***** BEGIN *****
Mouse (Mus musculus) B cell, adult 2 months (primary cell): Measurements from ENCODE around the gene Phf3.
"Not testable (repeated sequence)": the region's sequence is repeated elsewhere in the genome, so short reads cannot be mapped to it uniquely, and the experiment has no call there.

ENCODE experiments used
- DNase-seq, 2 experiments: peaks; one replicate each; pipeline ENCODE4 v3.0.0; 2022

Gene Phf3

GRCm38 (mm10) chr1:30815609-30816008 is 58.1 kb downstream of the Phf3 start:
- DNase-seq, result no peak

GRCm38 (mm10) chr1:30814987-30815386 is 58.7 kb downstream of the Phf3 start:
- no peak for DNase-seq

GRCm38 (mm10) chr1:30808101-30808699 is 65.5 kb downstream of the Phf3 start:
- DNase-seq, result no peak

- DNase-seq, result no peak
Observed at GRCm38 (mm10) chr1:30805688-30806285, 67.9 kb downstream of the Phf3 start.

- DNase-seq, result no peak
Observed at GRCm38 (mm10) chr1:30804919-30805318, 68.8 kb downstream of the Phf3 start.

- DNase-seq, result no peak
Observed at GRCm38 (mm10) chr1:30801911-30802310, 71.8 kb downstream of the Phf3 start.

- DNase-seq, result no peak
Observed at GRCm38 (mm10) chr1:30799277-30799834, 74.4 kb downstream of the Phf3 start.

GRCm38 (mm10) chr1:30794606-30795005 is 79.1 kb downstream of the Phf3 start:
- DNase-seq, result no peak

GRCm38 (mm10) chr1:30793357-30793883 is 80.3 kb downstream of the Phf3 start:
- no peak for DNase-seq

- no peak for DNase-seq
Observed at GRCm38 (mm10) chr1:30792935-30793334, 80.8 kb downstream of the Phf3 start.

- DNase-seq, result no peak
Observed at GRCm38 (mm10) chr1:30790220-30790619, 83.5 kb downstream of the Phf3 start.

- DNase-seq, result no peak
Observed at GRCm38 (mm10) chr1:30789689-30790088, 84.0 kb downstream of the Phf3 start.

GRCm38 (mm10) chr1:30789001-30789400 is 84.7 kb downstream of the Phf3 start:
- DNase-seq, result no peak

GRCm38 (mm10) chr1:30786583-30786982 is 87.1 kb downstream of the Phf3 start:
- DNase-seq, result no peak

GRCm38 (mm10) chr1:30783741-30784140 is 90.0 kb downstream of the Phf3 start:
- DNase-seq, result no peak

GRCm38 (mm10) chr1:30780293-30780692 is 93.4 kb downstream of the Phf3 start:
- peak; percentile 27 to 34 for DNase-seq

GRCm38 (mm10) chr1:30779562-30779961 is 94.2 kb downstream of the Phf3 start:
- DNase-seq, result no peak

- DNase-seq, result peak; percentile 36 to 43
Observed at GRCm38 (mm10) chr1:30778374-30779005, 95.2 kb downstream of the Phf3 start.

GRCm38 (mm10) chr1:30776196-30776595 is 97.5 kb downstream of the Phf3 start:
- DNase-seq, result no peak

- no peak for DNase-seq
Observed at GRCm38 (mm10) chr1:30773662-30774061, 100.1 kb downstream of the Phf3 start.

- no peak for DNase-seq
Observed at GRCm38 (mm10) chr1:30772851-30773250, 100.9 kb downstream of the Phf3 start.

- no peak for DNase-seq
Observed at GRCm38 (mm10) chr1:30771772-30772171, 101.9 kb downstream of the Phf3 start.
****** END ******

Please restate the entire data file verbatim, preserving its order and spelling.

Mouse (Mus musculus) B cell, adult 2 months (primary cell): Measurements from ENCODE around the gene Phf3.
"Not testable (repeated sequence)": the region's sequence is repeated elsewhere in the genome, so short reads cannot be mapped to it uniquely, and the experiment has no call there.

ENCODE experiments used
- DNase-seq, 2 experiments: peaks; one replicate each; pipeline ENCODE4 v3.0.0; 2022

Gene Phf3

GRCm38 (mm10) chr1:30815609-30816008 is 58.1 kb downstream of the Phf3 start:
- DNase-seq, result no peak

GRCm38 (mm10) chr1:30814987-30815386 is 58.7 kb downstream of the Phf3 start:
- no peak for DNase-seq

GRCm38 (mm10) chr1:30808101-30808699 is 65.5 kb downstream of the Phf3 start:
- DNase-seq, result no peak

- DNase-seq, result no peak
Observed at GRCm38 (mm10) chr1:30805688-30806285, 67.9 kb downstream of the Phf3 start.

- DNase-seq, result no peak
Observed at GRCm38 (mm10) chr1:30804919-30805318, 68.8 kb downstream of the Phf3 start.

- DNase-seq, result no peak
Observed at GRCm38 (mm10) chr1:30801911-30802310, 71.8 kb downstream of the Phf3 start.

- DNase-seq, result no peak
Observed at GRCm38 (mm10) chr1:30799277-30799834, 74.4 kb downstream of the Phf3 start.

GRCm38 (mm10) chr1:30794606-30795005 is 79.1 kb downstream of the Phf3 start:
- DNase-seq, result no peak

GRCm38 (mm10) chr1:30793357-30793883 is 80.3 kb downstream of the Phf3 start:
- no peak for DNase-seq

- no peak for DNase-seq
Observed at GRCm38 (mm10) chr1:30792935-30793334, 80.8 kb downstream of the Phf3 start.

- DNase-seq, result no peak
Observed at GRCm38 (mm10) chr1:30790220-30790619, 83.5 kb downstream of the Phf3 start.

- DNase-seq, result no peak
Observed at GRCm38 (mm10) chr1:30789689-30790088, 84.0 kb downstream of the Phf3 start.

GRCm38 (mm10) chr1:30789001-30789400 is 84.7 kb downstream of the Phf3 start:
- DNase-seq, result no peak

GRCm38 (mm10) chr1:30786583-30786982 is 87.1 kb downstream of the Phf3 start:
- DNase-seq, result no peak

GRCm38 (mm10) chr1:30783741-30784140 is 90.0 kb downstream of the Phf3 start:
- DNase-seq, result no peak

GRCm38 (mm10) chr1:30780293-30780692 is 93.4 kb downstream of the Phf3 start:
- peak; percentile 27 to 34 for DNase-seq

GRCm38 (mm10) chr1:30779562-30779961 is 94.2 kb downstream of the Phf3 start:
- DNase-seq, result no peak

- DNase-seq, result peak; percentile 36 to 43
Observed at GRCm38 (mm10) chr1:30778374-30779005, 95.2 kb downstream of the Phf3 start.

GRCm38 (mm10) chr1:30776196-30776595 is 97.5 kb downstream of the Phf3 start:
- DNase-seq, result no peak

- no peak for DNase-seq
Observed at GRCm38 (mm10) chr1:30773662-30774061, 100.1 kb downstream of the Phf3 start.

- no peak for DNase-seq
Observed at GRCm38 (mm10) chr1:30772851-30773250, 100.9 kb downstream of the Phf3 start.

- no peak for DNase-seq
Observed at GRCm38 (mm10) chr1:30771772-30772171, 101.9 kb downstream of the Phf3 start.